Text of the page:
1. Defendant's first attack on the ability of intervenor to use the summary proceeding provided in § 481.13(3) is that intervenor did not comply with the procedures established by the statute for the utilization of the summary proceeding and, therefore, the remedies of the statute have never been adequately or appropriately exercised. Defendant's position is grounded on the fact that he was served with a notice of motion and not with an order to show cause. Section 481.13(3), in part, provides: "The [attorneys] liens * * * may be established, and the amount thereof determined, by the court, summarily, in the action or proceeding, on the application of the lien claimant * * * on such notice to all parties interested therein as the court may, by order to show cause, prescribe * * *."

The gravamen of this issue is whether intervenor's use of a notice of motion instead of an order to show cause to notify defendant of the requested summary proceeding precluded intervenor from using the summary proceeding. Under the present facts, we hold that intervenor's use of a notice of motion did not preclude him from utilizing the summary proceeding established by the statute.

A reading of § 481.13(3) indicates that reference to an order to show cause relates only to the form of notice to interested parties. The meaning of the relevant sentence is that the lien can be established and determined in a summary proceeding on the application of the lien claimant[1] and that notice to interested parties is to be provided by an order to show cause.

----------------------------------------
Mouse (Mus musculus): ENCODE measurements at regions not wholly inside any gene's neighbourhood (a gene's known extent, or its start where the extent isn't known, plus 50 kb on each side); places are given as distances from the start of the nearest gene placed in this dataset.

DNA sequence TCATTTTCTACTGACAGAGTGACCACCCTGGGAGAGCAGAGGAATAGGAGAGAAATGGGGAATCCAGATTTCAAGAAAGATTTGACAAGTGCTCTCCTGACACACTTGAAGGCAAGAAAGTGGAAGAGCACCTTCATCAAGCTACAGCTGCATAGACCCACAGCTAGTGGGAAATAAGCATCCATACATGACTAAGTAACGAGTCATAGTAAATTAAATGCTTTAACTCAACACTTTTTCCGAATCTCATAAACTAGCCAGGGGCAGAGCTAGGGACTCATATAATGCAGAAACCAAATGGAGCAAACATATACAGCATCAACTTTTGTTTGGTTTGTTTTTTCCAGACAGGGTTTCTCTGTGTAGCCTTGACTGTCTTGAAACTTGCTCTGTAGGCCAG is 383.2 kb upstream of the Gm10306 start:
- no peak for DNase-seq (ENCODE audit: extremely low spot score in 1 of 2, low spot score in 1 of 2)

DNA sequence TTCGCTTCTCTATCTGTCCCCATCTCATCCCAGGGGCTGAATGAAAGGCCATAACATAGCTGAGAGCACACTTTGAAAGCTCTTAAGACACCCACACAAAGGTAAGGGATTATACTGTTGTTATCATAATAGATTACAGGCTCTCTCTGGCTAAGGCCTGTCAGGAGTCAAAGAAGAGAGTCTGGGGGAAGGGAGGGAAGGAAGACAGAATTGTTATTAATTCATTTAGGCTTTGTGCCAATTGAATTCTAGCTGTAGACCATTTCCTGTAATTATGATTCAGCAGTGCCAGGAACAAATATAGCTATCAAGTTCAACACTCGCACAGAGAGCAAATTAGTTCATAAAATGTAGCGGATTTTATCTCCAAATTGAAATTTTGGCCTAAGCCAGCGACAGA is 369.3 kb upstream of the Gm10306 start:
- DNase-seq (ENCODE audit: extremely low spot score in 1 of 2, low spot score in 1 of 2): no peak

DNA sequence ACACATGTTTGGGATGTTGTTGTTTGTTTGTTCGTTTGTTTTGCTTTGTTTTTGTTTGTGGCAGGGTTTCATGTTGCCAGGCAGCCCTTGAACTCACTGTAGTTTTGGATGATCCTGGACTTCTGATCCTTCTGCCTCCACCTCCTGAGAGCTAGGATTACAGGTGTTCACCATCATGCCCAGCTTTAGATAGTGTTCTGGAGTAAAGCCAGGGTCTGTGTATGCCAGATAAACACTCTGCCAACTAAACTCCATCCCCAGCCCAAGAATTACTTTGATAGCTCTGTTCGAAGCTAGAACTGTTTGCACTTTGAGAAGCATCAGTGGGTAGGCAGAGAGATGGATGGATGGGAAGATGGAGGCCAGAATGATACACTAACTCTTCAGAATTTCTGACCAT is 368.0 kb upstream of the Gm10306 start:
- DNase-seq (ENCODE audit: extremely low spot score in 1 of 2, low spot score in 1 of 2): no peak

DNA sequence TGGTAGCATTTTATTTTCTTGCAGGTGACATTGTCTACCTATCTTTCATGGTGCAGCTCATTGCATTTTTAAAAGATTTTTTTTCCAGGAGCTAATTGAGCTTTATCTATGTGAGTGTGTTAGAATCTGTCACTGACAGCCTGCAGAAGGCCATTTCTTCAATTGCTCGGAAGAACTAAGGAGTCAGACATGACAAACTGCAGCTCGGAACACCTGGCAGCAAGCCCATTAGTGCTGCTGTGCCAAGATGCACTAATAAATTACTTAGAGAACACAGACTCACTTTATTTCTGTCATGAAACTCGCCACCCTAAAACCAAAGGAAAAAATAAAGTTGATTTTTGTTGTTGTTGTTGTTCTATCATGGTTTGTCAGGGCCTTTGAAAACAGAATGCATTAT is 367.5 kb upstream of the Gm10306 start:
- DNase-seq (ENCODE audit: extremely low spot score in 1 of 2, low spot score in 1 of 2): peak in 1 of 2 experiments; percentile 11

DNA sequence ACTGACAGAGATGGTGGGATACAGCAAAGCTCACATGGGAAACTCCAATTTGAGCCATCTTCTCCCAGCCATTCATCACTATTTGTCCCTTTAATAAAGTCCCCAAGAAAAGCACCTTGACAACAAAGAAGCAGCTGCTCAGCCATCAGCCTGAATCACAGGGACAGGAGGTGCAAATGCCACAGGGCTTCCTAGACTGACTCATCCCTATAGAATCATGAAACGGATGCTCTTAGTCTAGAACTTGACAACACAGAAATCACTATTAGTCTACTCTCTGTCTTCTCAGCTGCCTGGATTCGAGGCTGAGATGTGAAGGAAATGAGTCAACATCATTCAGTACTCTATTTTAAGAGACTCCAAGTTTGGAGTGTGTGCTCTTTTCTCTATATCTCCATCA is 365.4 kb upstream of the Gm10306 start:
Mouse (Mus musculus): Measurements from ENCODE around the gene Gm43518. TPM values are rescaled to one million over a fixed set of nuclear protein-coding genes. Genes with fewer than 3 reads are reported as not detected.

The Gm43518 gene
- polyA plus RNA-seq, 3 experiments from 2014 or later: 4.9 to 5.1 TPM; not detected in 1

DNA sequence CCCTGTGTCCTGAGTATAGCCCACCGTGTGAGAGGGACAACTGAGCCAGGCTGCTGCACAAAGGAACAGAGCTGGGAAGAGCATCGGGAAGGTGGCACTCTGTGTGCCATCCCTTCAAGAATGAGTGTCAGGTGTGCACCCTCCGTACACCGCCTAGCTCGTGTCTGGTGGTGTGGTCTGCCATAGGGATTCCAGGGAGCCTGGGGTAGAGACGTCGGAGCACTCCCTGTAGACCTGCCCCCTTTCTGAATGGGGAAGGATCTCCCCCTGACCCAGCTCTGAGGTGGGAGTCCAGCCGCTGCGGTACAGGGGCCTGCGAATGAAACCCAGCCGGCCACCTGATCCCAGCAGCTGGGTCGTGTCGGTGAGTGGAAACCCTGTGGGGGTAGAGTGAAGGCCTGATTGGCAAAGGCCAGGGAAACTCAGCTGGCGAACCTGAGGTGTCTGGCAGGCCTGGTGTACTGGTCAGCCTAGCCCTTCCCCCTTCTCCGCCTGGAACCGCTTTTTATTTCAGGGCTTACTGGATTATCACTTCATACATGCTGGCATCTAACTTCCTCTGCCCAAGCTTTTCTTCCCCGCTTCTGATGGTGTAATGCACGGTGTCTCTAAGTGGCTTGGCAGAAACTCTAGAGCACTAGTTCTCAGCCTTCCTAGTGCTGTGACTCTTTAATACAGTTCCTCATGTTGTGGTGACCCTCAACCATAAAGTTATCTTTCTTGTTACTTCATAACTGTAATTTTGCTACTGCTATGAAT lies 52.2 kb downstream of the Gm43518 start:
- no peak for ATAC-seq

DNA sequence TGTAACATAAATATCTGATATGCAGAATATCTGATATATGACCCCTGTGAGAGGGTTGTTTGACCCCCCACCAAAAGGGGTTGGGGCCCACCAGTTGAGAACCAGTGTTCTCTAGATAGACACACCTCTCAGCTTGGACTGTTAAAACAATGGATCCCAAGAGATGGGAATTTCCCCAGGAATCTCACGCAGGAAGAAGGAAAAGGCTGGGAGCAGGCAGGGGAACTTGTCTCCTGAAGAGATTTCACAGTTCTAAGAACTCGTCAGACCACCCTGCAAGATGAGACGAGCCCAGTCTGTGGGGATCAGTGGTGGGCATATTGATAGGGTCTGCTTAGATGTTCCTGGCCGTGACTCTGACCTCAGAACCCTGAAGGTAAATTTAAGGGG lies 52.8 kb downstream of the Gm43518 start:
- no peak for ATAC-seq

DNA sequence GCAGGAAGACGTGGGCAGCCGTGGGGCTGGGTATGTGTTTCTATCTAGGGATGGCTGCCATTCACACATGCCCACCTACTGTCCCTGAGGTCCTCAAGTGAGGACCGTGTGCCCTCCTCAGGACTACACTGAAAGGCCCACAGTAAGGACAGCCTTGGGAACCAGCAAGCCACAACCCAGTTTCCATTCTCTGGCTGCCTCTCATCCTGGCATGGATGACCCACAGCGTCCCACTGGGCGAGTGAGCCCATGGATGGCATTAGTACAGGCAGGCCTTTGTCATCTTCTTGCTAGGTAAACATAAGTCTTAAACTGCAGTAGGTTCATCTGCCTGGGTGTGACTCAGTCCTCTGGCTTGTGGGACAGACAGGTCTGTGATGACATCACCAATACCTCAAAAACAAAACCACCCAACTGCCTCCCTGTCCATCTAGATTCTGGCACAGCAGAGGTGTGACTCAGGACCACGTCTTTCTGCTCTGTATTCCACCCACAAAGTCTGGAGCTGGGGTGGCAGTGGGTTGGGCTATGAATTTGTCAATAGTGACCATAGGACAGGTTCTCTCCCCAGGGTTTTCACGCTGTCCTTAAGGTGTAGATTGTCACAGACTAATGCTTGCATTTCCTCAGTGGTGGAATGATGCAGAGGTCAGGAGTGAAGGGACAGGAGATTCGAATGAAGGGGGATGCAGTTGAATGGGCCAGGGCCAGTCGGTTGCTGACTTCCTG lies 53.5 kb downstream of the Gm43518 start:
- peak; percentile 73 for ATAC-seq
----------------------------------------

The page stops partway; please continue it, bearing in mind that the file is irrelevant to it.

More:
Defendant received notice of intervenor's action by means of a notice of motion rather than an order to show cause. Nevertheless, on November 24, 1976, defendant appeared in court in response to the notice of motion. At that time, he raised no objection to the jurisdiction of the court; he simply requested a continuance to engage an attorney. Defendant thus made a general appearance and thereby gave the court personal jurisdiction. 1B Dunnell, Dig. (3 ed.) § 479. Under these circumstances, we hold defendant waived the technical objection that no order to show cause was issued.[2]State v. Tolberg, 273 Minn. 221, 140 N.W.2d 845 (1966).

2. Defendant's second attack on the ability of intervenor to utilize the summary proceeding under § 481.13(3) consists of the argument that intervenor essentially asserted *324 a retaining lien, therefore the statute did not cover such a situation and, in any event, this court's decision in Westerlund v. Peterson, 157 Minn. 379, 197 N.W. 110 (1923), mandated that defendant be granted a jury trial. The crux of this issue is whether the attorneys lien claimed by intervenor was classifiable as a charging lien or as a retaining lien.